was part of a knowledgeable group of women who taught a research workshop.  She kindly offered me a seriously good tip on researching this quilt top that we own. It is from Massachusetts from the mid 1850's and is a name inscribed quilt and more than likely a signature quilt.  What is the difference you ask?  Well, sometimes quilts with names were not in fact signatures of different people, but were different names written by one person.  There are any number of reasons why that would be the case - use your imagination here.  My quilt appears to have different styles of writing and so is probably a true signature quilt.  It is not clear to me right now as to whether I want to devote all the time it would take to research it or not.  Here are a couple of blocks:

Not all the blocks are blue.  But after my Prussian Blue Class, guess I am just drawn to that color!
On another note, I got to see Jill, Susan and Annette who came from Pennsylvania.  They are part of the PA group that I was privileged to meet when we lived in Ohio.  It was so nice to see them again.  Jill had a wonderful entry in the AQSG 1825 Challenge.  It was a truly lovely little quilt and both Merikay Waldvogel (read about her induction into the Quilters Hall of Fame here) and I thought it should have won a prize.  We weren't the judges however.  I am happy to say that Wendy Caton Reed (visit her blog here and see a photo of her entry) did in fact have a winning entry.  She graciously donated her lovely quilt and her prize to be in the live auction.  Speaking of that, this little guy sold for a whopping $700.  I couldn't believe it. I was thrilled beyond belief.
Of course there was some shopping involved.  The vendors who came, brought their very best items.  Talk about quilt overload!  It was great. Here is what I purchased.
It is a quilt top from Lancaster County and is Mennonite.  I trust the dealer and believe this to be true.  It is exceedingly difficult to date because  the fabrics are solid colors and also because this color combo was popular with the Mennonite quilt makers for a very long time.  Saying it is circa 1900 is probably safe.  The photo doesn't show it, but there are 6 solid color alternate blocks that have substantial spots where the color is gone.  Apparently it was folded and something spilled on it and completely removed the color through the layers.  I didn't care.  Oh yes, you know I am taking it apart. I would love to do a whole series of miniatures in these colors, but with different block patterns.  There was a time when I would not have been using this color combo, but now I love it.  It will be so fun for miniatures. 
Well, guess that is about it for now.  We came home Sunday, but I am still trying to recuperate from all the fun.  Can't wait to attend another seminar!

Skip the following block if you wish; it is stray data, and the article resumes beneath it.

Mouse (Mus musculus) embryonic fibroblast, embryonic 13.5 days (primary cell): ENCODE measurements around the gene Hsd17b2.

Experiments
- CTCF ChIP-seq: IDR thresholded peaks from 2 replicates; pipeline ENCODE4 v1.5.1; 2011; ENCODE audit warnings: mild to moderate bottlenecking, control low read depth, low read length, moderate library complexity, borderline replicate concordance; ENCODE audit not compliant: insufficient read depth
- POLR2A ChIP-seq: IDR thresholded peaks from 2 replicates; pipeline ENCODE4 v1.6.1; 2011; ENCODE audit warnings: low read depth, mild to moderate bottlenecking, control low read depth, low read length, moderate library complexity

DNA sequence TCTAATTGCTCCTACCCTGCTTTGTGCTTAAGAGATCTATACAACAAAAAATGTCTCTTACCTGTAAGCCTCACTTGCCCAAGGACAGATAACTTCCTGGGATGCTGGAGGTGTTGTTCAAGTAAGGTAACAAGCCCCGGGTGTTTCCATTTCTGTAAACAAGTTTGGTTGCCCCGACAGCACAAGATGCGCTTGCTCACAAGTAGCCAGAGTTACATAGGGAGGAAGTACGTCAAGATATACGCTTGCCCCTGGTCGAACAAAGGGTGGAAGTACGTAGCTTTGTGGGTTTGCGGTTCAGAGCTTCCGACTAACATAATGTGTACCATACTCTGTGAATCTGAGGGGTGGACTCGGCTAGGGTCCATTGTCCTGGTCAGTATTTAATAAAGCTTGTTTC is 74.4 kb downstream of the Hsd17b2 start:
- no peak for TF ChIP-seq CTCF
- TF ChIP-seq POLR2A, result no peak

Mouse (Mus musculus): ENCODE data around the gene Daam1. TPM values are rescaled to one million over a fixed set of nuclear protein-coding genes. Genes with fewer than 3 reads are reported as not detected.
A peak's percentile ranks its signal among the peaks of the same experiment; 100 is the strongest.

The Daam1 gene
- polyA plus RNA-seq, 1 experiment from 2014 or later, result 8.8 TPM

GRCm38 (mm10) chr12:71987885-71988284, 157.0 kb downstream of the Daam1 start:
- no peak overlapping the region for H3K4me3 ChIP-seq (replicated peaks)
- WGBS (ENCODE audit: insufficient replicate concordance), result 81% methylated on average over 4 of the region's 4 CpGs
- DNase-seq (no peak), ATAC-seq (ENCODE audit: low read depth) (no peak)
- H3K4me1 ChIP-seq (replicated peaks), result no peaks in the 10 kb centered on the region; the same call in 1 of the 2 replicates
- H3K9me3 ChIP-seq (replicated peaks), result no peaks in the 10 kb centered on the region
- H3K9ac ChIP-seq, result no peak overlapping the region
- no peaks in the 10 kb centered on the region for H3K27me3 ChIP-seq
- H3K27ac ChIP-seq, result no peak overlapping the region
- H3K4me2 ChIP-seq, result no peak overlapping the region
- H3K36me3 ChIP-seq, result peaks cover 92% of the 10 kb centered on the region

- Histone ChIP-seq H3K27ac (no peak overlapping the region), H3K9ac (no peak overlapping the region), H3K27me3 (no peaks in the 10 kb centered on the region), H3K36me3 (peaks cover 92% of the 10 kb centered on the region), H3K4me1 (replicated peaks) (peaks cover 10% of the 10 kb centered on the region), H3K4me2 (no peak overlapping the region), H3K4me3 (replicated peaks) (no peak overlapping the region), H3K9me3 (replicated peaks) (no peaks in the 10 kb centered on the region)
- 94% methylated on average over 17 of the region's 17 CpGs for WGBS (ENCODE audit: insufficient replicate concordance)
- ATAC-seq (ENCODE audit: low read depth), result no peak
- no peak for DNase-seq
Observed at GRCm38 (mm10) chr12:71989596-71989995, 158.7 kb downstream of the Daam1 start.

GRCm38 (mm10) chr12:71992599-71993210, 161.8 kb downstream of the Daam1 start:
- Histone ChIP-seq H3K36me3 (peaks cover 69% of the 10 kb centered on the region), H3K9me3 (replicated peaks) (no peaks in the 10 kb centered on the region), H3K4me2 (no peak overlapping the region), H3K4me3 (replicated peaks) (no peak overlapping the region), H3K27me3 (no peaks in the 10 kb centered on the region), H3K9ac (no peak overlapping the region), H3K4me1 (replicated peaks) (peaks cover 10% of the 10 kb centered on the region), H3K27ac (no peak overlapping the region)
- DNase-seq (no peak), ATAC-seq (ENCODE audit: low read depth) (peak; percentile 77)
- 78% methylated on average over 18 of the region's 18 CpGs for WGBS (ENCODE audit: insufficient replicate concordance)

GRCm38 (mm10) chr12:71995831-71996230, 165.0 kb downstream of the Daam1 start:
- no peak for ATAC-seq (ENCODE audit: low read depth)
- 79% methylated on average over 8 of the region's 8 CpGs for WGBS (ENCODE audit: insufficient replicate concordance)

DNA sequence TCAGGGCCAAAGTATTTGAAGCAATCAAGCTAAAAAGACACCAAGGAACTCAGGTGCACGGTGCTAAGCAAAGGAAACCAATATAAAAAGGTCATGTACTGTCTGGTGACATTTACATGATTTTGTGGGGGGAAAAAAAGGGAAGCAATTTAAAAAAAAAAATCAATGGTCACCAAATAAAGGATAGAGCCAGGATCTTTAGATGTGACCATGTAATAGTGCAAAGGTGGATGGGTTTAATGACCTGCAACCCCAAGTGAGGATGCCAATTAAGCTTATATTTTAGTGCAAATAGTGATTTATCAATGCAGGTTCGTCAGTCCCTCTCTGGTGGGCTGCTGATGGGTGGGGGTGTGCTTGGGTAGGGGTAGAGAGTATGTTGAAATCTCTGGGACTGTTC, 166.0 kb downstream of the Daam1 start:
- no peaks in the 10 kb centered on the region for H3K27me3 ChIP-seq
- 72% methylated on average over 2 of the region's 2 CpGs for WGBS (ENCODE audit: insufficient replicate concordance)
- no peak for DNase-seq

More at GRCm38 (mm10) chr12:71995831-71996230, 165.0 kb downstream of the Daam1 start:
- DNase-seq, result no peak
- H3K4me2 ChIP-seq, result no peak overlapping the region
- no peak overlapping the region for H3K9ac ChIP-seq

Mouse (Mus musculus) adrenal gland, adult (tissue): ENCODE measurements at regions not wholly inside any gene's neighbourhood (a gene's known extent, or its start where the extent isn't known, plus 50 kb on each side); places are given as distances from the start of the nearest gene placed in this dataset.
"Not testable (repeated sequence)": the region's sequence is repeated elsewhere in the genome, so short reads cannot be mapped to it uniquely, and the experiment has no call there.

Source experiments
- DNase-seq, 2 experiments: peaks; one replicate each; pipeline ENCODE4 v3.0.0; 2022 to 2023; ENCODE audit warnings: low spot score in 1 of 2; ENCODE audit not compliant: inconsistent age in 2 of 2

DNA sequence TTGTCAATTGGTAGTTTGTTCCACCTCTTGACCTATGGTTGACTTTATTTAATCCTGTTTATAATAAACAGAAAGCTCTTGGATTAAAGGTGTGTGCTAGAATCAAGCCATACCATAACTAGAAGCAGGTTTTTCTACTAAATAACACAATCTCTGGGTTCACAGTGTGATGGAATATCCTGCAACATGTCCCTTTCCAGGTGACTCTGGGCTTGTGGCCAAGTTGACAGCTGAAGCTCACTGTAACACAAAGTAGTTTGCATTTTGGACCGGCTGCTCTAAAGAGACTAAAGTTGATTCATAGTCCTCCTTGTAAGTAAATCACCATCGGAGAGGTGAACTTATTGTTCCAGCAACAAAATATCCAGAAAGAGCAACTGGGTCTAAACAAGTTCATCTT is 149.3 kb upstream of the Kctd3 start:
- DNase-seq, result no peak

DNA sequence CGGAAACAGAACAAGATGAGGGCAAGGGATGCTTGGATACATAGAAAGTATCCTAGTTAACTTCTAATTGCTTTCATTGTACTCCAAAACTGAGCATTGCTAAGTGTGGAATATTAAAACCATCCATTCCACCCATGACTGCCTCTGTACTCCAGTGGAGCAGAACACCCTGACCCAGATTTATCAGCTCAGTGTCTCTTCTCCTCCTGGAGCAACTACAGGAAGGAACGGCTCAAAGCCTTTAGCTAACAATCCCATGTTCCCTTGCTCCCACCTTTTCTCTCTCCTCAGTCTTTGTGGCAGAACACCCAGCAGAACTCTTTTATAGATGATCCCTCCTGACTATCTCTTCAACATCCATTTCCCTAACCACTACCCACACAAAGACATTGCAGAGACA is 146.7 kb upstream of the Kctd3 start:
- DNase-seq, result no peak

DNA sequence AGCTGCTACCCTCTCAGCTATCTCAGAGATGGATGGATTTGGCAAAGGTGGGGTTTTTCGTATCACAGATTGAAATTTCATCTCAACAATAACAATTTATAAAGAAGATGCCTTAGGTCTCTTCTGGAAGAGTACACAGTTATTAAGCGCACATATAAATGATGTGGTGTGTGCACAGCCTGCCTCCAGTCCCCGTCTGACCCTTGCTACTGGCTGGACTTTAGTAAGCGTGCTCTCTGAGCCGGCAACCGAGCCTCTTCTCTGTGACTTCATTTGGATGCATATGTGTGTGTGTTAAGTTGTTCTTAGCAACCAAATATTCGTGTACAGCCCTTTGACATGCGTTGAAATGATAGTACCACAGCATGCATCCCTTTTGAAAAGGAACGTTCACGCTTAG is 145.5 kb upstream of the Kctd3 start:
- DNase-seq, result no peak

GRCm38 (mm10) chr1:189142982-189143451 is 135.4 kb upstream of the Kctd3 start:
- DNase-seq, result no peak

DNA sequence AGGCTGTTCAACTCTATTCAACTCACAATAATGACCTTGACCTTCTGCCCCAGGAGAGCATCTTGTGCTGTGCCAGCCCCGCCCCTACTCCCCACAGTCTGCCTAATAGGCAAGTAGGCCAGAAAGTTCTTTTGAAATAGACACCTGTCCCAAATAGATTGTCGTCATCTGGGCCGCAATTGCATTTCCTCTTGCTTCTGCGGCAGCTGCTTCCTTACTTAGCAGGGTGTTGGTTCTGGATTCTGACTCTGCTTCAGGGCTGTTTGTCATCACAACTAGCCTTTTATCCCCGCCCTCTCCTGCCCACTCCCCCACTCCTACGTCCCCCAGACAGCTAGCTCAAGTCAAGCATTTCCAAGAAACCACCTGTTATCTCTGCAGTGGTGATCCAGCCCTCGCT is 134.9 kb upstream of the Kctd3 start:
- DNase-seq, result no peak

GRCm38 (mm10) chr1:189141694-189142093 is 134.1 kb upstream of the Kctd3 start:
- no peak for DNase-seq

Till next time..........


Friday, August 28, 2015

A finish... almost!

I was asked to display my miniature quilts at the AQSG Seminar in Indianapolis this year.  It is in a couple of weeks, and it is very exciting to be asked to be there.  They hold a benefit auction, so I have made the above miniature for it.  It is my own design, but influenced - of course- by antique quilts. The center block is the same design as the blocks in the Miniature Mariner's Compass Quilt in the National Quilt Museum in Paducah, KY. A blue and white quilt has been on the agenda for quite some time, but I switched it up a little by not using the standard indigo blue color. It will be in a display case.  My husband bought the blue print for me for a birthday surprise.  It may be my favorite all time fabric - well, it would certainly be in the top five.  (There are soooo many wonderful fabrics out there.)  It is from the 1840's and he bought it from Mary Koval.  She is one of my favorite people, so there is definitely a theme going there.  I will be glad to get it done and in the case and ready to go. 
Well, this is a short and sweet post, but I had better get busy.  I have been fighting a summer cold and ear infection for quite some time now and am a bit behind in everything.
Till next time.......

Sunday, July 5, 2015

Questions and Answers

Hello to everyone,
Hope you had a fun Fourth of July.
I love it when you leave comments and ask questions, so thought I would answer some.
But first a mention for the sweet little antique doll quilt shown above.  It is 14" x 19.5."
It was hand pieced, but machine quilted and there is no batting.  The backing is muslin.  I would date it to around 1890-1900.  I bought it at an antique show and don't know anything about it. The maker is unknown, but a guess would be that an adult made it.  The other two hexagon flowers are a couple of projects of mine. 
 Someone asked if this quilt:
Was made from the hexes shown here:
Nope.  Entirely different project.  One of the flowers is shown in the first photo.  The second flower is yet another hex project.  Can there be too many hexagons in your life?   A blog post devoted to hexes and different methods to make them is in the works, so more about all those later.
Another question was whether we take Gizmo camping with us.  Yes, he is one of the reasons we got a camper.  We do take him out on a leash at the campgrounds.  We had to go from a harness  (he turned out to be quite the little escape artist) and get him a cat jacket.  Given enough time he could probably escape, but it severely slows him down.  He actually loves the jacket, but really  hates the leash.
But there are rules at these campgrounds that must be obeyed whether he likes it or not.
Well, that's it for now.  Thanks for stopping by.
Till next time......